How Robert Durst went from deaf mute woman to wanted man

By Robert Arnold - Investigative Reporter

HOUSTON - Long before Manhattan millionaire Robert Durst made international headlines, he lived on Galveston Island and pretended to be a deaf, mute woman by the name of Dorothy.

"I met Robert Durst through working at Garza's Kon-Tiki way back when," said Clair Schuler, who goes by the stage name Cici Ryder.

Schuler is a popular female impersonator in Galveston and he said he met Durst in the early 2000s. Schuler remembers Durst was intensely shy, but a generous tipper, who became a regular at Island drag shows.

"He was very infatuated with the drag queens that performed, and their hair and their make-up, especially the hair and the make-up," said Schuler.

Schuler said when he first met the real estate mogul, Durst was pretending to be a deaf, mute woman. Schuler said Durst even carried around a tablet to communicate his thoughts.

"When you saw him in drag honey, eww, it was not pretty. It was blue eye-shadow and red lips, not pretty," said Schuler.

Schuler said Durst was particularly interested in learning how to apply make-up, making a wig look like natural hair and how to curl hair.

"As they say, 'The lady that taught the lady to be a lady,'" said Schuler.

Schuler said during those learning moments, Durst never let anyone touch him, take pictures and never opened up about his personal life. Months later, Durst's name was splashed across the headlines after he was arrested for killing and dismembering his neighbor, Morris Black, at a Galveston boarding house. Police and reporters then showed up to talk with Schuler.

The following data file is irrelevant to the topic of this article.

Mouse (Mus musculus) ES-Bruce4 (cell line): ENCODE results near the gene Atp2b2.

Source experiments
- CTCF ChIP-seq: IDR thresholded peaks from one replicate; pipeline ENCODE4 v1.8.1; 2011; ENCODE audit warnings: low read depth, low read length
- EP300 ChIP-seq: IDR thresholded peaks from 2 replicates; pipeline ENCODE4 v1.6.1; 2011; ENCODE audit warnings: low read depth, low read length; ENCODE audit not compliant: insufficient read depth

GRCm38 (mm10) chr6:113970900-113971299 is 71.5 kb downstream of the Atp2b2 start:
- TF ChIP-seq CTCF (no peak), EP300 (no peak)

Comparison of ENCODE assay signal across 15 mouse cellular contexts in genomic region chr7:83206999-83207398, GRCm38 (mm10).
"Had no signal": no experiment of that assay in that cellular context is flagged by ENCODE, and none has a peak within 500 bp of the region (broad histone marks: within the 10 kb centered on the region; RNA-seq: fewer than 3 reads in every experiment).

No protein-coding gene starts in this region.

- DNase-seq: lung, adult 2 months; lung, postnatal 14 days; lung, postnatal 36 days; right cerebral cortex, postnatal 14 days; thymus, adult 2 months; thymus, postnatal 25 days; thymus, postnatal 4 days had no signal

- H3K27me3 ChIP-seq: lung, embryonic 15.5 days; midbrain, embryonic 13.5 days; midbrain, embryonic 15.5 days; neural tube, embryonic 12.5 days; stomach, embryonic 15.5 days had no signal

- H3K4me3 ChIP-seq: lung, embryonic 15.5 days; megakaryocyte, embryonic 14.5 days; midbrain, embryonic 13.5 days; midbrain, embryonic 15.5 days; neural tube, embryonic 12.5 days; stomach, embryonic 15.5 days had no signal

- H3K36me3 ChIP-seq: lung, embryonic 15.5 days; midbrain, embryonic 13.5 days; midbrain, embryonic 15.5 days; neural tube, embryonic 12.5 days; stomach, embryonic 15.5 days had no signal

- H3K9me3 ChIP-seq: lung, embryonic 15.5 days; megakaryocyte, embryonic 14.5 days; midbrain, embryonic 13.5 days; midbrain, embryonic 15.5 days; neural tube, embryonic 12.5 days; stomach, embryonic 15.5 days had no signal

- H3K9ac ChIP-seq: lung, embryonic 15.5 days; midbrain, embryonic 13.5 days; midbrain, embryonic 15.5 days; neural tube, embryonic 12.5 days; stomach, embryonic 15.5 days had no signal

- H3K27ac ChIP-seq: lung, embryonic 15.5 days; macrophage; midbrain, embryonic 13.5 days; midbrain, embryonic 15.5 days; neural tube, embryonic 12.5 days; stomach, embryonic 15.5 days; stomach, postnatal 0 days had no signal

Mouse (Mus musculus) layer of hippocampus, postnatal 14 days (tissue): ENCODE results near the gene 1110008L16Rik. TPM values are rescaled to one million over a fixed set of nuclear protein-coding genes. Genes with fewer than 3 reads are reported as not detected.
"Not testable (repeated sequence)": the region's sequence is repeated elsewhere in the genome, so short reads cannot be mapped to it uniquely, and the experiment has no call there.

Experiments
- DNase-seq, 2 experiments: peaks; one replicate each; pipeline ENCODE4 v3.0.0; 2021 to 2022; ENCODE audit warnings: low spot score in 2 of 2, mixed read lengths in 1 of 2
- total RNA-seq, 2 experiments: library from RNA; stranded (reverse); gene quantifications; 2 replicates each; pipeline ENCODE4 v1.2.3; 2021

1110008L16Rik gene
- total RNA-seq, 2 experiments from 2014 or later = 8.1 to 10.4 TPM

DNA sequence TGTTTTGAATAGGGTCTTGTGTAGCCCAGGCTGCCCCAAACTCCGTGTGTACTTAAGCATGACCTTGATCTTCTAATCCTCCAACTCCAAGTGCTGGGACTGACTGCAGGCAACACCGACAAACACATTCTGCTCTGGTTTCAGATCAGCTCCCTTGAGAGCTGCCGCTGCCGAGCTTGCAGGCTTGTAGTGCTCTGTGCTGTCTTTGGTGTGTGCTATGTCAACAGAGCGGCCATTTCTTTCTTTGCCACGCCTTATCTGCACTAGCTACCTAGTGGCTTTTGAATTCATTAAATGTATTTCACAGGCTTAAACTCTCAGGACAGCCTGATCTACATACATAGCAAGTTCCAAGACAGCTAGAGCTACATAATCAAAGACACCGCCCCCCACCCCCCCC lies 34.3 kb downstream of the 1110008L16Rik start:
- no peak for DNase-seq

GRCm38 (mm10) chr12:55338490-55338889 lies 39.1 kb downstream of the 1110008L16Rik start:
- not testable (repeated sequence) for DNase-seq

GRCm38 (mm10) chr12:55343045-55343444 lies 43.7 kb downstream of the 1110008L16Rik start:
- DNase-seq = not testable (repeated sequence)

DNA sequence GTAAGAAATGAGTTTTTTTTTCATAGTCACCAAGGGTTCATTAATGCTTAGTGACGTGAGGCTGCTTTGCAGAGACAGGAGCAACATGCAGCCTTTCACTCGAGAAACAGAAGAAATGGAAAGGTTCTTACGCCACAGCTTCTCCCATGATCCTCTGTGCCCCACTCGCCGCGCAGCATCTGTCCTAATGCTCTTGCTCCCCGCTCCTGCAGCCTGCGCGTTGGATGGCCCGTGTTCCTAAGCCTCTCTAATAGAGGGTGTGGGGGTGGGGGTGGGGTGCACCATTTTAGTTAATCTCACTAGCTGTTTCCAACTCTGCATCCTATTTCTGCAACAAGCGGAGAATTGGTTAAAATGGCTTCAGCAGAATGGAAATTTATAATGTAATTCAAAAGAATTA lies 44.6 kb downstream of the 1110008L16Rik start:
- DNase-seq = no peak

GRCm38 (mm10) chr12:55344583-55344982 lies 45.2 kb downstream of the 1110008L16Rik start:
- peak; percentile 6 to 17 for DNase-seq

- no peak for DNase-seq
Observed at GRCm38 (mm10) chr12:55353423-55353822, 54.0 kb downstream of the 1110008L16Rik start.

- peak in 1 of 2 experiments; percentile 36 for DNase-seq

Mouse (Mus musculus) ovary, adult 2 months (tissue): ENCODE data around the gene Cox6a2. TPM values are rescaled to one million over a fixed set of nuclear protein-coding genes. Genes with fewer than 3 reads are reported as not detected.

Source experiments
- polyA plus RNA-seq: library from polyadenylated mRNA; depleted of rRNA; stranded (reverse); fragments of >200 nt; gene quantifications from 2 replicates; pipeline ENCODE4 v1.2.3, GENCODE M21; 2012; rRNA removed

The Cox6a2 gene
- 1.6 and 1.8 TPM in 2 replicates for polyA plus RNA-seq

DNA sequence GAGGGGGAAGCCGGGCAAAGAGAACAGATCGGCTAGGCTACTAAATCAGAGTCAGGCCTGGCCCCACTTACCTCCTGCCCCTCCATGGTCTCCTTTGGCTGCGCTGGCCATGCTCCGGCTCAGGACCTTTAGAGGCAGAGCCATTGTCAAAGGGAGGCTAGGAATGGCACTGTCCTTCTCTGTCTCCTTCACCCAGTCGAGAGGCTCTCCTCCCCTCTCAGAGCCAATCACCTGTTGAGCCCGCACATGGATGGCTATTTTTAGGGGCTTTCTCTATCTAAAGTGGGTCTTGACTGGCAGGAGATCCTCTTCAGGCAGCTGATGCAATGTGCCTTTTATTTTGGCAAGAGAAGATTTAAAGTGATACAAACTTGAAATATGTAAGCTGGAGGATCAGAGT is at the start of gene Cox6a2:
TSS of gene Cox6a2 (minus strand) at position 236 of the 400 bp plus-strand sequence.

"'Hey, we're here to interview you about the Robert Durst situation.' And I was like, 'Who is Robert Durst?'" said Schuler.

Schuler said he thought Durst was just an older divorcee coming to grips with his sexuality and never believed he was a deaf, mute woman. Schuler said looking back there were some red-flags, but nothing that indicated violence.

"Not as a flag, 'Hey, I'm here to kill you and chop your head off, there you go, thanks, bye-bye,'" said Schuler.

Durst was found not guilty of Black's murder in 2003. As Durst now sits in jail awaiting trial in another murder case, Schuler said he is still haunted by a time when he unwittingly helped a deaf, mute by the name of Dorothy craft a disguise.

"It just really freaked me out that I had any part in this man's life, as to make him a facade of his life to go on and do what he did," said Schuler.

Durst is facing a drug and weapons charges in New Orleans. He is awaiting extradition to Los Angeles, where he faces charges for the 2000 murder of Susan Berman, who police believe had information on the still unsolved 1982 disappearance of Durst's first wife.

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